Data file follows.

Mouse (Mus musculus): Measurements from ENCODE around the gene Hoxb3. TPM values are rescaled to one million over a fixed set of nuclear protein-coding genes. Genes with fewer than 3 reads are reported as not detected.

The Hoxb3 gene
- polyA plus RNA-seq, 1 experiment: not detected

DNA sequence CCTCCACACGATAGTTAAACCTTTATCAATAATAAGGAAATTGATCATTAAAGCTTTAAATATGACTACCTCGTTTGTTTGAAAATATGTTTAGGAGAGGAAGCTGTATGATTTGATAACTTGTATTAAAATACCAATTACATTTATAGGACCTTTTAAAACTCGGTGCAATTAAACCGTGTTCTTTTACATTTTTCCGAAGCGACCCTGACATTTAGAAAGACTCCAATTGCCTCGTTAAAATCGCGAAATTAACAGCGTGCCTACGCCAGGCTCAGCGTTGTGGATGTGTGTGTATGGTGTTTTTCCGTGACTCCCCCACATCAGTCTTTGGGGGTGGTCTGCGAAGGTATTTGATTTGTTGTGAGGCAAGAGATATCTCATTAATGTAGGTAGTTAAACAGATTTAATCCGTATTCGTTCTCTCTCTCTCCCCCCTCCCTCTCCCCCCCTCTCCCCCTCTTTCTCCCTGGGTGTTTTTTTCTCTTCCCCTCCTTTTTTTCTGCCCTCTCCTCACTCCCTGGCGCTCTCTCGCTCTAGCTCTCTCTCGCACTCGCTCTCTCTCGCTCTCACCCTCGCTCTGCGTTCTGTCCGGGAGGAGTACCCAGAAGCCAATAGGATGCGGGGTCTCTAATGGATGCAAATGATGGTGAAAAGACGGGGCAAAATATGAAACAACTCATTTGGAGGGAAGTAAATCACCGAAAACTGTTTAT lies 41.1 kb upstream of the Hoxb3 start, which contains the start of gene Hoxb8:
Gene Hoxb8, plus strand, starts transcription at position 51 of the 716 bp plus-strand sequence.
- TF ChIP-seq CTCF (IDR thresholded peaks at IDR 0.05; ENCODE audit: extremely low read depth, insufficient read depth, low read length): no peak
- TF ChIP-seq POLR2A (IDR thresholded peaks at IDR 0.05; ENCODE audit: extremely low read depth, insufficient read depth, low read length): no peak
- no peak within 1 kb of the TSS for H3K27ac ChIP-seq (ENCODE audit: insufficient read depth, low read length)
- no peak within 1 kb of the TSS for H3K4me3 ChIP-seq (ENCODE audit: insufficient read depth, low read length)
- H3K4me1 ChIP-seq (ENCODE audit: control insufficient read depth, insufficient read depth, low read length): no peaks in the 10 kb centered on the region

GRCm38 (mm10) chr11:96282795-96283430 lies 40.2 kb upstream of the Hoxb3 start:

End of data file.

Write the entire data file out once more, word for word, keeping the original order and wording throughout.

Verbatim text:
Mouse (Mus musculus): Measurements from ENCODE around the gene Hoxb3. TPM values are rescaled to one million over a fixed set of nuclear protein-coding genes. Genes with fewer than 3 reads are reported as not detected.

The Hoxb3 gene
- polyA plus RNA-seq, 1 experiment: not detected

DNA sequence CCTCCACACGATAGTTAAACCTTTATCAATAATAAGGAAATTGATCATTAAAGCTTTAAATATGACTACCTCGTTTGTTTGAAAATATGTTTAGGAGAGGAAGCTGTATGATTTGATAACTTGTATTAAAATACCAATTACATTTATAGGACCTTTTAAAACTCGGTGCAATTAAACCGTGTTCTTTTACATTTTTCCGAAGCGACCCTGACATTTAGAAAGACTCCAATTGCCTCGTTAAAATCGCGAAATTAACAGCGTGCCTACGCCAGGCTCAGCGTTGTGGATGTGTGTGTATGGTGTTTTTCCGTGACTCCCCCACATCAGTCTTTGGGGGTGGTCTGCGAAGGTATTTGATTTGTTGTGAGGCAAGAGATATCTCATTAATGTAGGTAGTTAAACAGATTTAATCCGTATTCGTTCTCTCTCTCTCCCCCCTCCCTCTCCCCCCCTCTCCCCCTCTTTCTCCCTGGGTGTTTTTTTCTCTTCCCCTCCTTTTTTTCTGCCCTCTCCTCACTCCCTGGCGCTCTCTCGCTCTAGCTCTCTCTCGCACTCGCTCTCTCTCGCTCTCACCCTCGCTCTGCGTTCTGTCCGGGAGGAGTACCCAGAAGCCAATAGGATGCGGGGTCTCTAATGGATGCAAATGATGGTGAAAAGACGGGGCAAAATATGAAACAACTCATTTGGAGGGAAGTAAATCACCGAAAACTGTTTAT lies 41.1 kb upstream of the Hoxb3 start, which contains the start of gene Hoxb8:
Gene Hoxb8, plus strand, starts transcription at position 51 of the 716 bp plus-strand sequence.
- TF ChIP-seq CTCF (IDR thresholded peaks at IDR 0.05; ENCODE audit: extremely low read depth, insufficient read depth, low read length): no peak
- TF ChIP-seq POLR2A (IDR thresholded peaks at IDR 0.05; ENCODE audit: extremely low read depth, insufficient read depth, low read length): no peak
- no peak within 1 kb of the TSS for H3K27ac ChIP-seq (ENCODE audit: insufficient read depth, low read length)
- no peak within 1 kb of the TSS for H3K4me3 ChIP-seq (ENCODE audit: insufficient read depth, low read length)
- H3K4me1 ChIP-seq (ENCODE audit: control insufficient read depth, insufficient read depth, low read length): no peaks in the 10 kb centered on the region

GRCm38 (mm10) chr11:96282795-96283430 lies 40.2 kb upstream of the Hoxb3 start: